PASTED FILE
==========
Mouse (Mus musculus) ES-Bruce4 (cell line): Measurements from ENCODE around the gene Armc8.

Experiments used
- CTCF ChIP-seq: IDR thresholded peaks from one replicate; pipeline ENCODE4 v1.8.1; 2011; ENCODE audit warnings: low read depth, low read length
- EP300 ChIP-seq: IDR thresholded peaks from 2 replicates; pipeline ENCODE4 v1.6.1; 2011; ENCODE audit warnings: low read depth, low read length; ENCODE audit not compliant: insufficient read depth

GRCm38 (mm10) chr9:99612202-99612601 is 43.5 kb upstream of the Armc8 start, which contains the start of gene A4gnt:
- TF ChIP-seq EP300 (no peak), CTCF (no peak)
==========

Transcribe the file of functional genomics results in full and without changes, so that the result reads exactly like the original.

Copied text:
Mouse (Mus musculus) ES-Bruce4 (cell line): Measurements from ENCODE around the gene Armc8.

Experiments used
- CTCF ChIP-seq: IDR thresholded peaks from one replicate; pipeline ENCODE4 v1.8.1; 2011; ENCODE audit warnings: low read depth, low read length
- EP300 ChIP-seq: IDR thresholded peaks from 2 replicates; pipeline ENCODE4 v1.6.1; 2011; ENCODE audit warnings: low read depth, low read length; ENCODE audit not compliant: insufficient read depth

GRCm38 (mm10) chr9:99612202-99612601 is 43.5 kb upstream of the Armc8 start, which contains the start of gene A4gnt:
- TF ChIP-seq EP300 (no peak), CTCF (no peak)